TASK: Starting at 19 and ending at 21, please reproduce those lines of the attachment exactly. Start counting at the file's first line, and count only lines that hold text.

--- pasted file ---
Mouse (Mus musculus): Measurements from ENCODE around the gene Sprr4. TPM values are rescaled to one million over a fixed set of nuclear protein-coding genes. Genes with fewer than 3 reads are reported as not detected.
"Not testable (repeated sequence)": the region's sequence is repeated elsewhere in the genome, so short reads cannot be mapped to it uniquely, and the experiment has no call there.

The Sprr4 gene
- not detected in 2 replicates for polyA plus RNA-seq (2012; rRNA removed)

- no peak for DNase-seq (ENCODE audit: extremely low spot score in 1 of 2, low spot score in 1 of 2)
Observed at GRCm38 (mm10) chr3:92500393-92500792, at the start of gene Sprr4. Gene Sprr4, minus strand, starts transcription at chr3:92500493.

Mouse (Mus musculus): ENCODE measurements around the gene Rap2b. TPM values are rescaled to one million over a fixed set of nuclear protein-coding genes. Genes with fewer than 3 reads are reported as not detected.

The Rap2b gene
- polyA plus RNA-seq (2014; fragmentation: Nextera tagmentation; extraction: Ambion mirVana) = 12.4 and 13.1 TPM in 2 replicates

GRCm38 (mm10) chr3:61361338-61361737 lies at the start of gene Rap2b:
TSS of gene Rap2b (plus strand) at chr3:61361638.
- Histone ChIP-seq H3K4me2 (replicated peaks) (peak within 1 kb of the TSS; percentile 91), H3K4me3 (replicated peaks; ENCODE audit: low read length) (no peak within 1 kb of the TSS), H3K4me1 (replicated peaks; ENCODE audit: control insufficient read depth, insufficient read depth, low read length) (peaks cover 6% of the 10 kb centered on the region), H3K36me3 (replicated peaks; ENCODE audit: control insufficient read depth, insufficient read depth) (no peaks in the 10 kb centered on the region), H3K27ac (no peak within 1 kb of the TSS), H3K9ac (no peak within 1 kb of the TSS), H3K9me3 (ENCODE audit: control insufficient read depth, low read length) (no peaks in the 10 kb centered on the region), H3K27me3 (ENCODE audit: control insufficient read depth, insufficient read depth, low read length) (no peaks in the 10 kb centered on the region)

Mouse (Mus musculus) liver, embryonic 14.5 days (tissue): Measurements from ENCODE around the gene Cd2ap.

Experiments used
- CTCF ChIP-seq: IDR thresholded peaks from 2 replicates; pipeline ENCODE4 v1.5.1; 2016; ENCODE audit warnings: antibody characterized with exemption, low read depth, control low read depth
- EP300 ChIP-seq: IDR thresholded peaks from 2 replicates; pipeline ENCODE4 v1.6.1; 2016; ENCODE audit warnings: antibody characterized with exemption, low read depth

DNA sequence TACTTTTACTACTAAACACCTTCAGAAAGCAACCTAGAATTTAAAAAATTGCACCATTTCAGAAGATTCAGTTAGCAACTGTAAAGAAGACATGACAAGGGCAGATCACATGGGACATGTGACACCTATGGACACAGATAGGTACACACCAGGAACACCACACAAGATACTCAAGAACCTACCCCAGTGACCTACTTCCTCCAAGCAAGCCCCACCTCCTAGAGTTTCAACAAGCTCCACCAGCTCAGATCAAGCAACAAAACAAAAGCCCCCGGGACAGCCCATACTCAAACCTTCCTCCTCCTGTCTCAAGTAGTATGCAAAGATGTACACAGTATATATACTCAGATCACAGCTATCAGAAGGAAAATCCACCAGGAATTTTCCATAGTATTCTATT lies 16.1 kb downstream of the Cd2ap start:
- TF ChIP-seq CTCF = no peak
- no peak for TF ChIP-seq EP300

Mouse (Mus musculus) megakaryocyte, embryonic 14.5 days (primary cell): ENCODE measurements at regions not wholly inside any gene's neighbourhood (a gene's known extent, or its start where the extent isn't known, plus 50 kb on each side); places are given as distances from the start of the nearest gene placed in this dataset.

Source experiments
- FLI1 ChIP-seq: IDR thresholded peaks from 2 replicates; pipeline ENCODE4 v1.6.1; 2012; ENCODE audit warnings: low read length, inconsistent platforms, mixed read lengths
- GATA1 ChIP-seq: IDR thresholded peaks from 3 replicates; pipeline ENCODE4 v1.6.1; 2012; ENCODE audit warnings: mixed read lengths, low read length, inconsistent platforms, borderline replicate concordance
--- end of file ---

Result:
- no peak for TF ChIP-seq EP300

Mouse (Mus musculus) megakaryocyte, embryonic 14.5 days (primary cell): ENCODE measurements at regions not wholly inside any gene's neighbourhood (a gene's known extent, or its start where the extent isn't known, plus 50 kb on each side); places are given as distances from the start of the nearest gene placed in this dataset.

Source experiments